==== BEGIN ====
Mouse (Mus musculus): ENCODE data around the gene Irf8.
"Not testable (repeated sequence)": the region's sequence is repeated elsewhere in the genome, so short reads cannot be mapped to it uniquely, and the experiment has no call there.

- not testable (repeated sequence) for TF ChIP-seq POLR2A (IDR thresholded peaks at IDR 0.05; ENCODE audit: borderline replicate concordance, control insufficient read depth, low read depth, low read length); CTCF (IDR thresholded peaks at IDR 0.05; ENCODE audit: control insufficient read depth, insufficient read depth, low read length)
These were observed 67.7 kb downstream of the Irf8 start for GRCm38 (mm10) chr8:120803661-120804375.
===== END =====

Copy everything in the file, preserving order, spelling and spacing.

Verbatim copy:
Mouse (Mus musculus): ENCODE data around the gene Irf8.
"Not testable (repeated sequence)": the region's sequence is repeated elsewhere in the genome, so short reads cannot be mapped to it uniquely, and the experiment has no call there.

- not testable (repeated sequence) for TF ChIP-seq POLR2A (IDR thresholded peaks at IDR 0.05; ENCODE audit: borderline replicate concordance, control insufficient read depth, low read depth, low read length); CTCF (IDR thresholded peaks at IDR 0.05; ENCODE audit: control insufficient read depth, insufficient read depth, low read length)
These were observed 67.7 kb downstream of the Irf8 start for GRCm38 (mm10) chr8:120803661-120804375.